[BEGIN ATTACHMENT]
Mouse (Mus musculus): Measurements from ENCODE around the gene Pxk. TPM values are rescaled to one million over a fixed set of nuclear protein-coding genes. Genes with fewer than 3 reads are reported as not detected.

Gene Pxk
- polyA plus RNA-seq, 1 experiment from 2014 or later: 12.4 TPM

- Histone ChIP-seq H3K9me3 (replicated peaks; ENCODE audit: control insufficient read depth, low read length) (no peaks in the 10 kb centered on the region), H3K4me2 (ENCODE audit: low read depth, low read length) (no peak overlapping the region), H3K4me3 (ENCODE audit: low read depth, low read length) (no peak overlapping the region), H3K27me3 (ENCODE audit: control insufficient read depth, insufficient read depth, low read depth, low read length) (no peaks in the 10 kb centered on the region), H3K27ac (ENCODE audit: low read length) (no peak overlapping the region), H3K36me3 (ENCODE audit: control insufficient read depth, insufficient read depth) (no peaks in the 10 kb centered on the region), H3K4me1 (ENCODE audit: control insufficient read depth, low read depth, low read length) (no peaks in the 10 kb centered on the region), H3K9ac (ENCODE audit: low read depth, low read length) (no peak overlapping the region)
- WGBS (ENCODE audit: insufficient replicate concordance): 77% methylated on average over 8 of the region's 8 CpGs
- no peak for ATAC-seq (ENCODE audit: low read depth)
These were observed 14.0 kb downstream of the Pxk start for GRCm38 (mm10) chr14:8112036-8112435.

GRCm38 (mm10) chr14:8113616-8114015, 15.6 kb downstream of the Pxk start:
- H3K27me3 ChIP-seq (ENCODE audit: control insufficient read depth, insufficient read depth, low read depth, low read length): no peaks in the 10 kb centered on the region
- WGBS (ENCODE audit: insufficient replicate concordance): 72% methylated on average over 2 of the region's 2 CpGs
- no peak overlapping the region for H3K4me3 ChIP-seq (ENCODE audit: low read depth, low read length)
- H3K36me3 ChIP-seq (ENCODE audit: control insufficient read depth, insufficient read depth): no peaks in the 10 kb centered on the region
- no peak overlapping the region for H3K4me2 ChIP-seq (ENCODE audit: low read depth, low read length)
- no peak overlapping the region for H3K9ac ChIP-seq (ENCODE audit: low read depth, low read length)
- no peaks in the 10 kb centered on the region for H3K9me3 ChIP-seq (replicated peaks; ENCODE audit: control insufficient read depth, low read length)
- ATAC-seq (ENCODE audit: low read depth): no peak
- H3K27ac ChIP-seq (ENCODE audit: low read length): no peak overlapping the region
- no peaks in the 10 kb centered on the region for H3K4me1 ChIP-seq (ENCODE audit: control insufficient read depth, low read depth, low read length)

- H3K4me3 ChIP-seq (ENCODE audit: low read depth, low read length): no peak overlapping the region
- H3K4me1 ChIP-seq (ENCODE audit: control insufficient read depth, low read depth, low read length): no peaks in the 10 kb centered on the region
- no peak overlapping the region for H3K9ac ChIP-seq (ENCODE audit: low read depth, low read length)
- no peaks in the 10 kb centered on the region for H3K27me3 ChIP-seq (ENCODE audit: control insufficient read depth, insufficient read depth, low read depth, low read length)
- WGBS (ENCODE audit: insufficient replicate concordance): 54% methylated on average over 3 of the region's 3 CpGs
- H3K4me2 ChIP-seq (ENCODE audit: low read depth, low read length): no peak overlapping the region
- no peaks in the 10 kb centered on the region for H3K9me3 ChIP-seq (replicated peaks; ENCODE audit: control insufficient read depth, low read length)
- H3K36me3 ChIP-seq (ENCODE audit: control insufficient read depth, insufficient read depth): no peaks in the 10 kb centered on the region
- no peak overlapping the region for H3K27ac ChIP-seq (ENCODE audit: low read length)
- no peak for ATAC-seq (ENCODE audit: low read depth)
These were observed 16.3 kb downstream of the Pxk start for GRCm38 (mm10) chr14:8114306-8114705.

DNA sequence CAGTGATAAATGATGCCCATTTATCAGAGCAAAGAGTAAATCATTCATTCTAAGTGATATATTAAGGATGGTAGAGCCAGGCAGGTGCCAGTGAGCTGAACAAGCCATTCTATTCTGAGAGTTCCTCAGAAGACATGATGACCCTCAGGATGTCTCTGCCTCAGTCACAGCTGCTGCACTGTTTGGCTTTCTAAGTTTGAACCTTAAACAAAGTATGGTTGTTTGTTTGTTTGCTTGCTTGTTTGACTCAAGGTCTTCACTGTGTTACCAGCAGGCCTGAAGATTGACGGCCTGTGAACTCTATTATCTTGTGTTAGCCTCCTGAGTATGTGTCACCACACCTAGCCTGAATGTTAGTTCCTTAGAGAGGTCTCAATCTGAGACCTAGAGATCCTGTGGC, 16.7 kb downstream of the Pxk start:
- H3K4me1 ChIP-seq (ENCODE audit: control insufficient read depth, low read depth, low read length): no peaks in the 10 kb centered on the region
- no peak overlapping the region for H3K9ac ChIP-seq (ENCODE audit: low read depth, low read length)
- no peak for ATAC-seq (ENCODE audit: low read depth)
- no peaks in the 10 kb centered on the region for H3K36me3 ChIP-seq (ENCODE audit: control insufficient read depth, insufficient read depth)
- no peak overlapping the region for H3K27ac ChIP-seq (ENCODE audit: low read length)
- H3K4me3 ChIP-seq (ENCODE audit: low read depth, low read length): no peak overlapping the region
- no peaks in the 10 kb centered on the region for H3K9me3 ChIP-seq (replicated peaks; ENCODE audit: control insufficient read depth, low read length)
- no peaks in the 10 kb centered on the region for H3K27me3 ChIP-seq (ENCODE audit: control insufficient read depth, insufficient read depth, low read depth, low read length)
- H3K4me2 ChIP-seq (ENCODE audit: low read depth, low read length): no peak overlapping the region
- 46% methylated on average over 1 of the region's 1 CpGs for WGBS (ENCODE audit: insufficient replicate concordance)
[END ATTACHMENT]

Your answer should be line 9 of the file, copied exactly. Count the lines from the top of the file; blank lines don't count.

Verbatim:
- H3K27me3 ChIP-seq (ENCODE audit: control insufficient read depth, insufficient read depth, low read depth, low read length): no peaks in the 10 kb centered on the region